The Awakening Malcolm X -- YA Novel with many insights to Malcolm X's life and thoughts


Disclosure: I was sent a copy of this book in exchange for an honest review. All opinions are my own.

It is hard to believe it is the last week of February. For our last week of Black History Month we are sharing a new novel about Malcolm X that is co-written by his daughter. Now a few years ago I shared her first novel about her father, X: A Novel. Today's book picks up where that one leaves off, but you do not need to have read the last one to read this one. Today's is The Awakening of Malcolm X by Ilyasah Shabazz and Tiffany D. Jackson. 

This story begins with Malcolm being put in prison. Throughout the story he has memories of life as a boy as well as in Roxbury and Harlem. The book delves into his lowest point in life. He is serving time in jail in Charlestown, Massachusetts. The place is truly a hell. It is run by racists and full of Black convicts. They are being put down and forced to work for free. During this time he begins to see the truth of what Blacks are facing. This book is eye-opening as a white person. To see life at his lowest points and see the process of finding himself and bettering himself is truly amazing. He does get transferred to the Norfolk Correctional Institute which was among the first in the nation to be about rehabilitation rather than punishment. It treated the prisoners with more respect and tried to educate them. There he was on a debate team and there he discovered Islam. His family had been encouraging him to find Islam for a long time but it was at this new place that he did. It was here that he saw his true calling an potential. He also realized that he needed and wanted to help other Black men out from the oppression of white people. He knew he needed to go back to the jail in Charlestown to save his brothers. He was sent back there when he refused to be given an experimental shot. He saw someone else get sick from it and refused to have the vaccine. He felt that the government did not have the right to force the prisoners to be experiment specimens. He got sent to Charlestown along with two of his friends all for refusing the vaccine.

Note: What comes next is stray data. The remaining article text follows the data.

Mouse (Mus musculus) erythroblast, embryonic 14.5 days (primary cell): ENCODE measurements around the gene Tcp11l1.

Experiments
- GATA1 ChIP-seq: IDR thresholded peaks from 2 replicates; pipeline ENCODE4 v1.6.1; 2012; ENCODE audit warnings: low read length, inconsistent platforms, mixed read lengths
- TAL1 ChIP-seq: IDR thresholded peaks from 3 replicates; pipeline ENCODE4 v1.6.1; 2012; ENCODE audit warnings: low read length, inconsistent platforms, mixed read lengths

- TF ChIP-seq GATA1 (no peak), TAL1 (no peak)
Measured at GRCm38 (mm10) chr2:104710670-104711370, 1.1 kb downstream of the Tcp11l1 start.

I found this story so moving and so interesting. The story is written so you can feel his emotions. It is well written and a page turner. His thoughts are shared through out the book and it really was an excellent example of systemic racism and seeing how the government is keeping Black people down. I also found it interesting that Greenwood is mentioned in the book. His discovery of Islam and working with the Honorable Elijah Muhammad truly changes his life and his own views of life and racism. He is able to see how the system holds the Black man down and the book is able to explain it in a way that I personally had not thought previously. I was very moved by this book and suggest everyone read it. It is a novel but is written based on Malcolm X's life and the memories of his daughter. It is truly about his awakening and turning his life around. It is powerful and definitely will bring discussions about race and racism into classrooms and book clubs. 

I would also like to share that Ilyasah Shabazz co-wrote a book about her mother, Betty. I shared it a few years ago as well.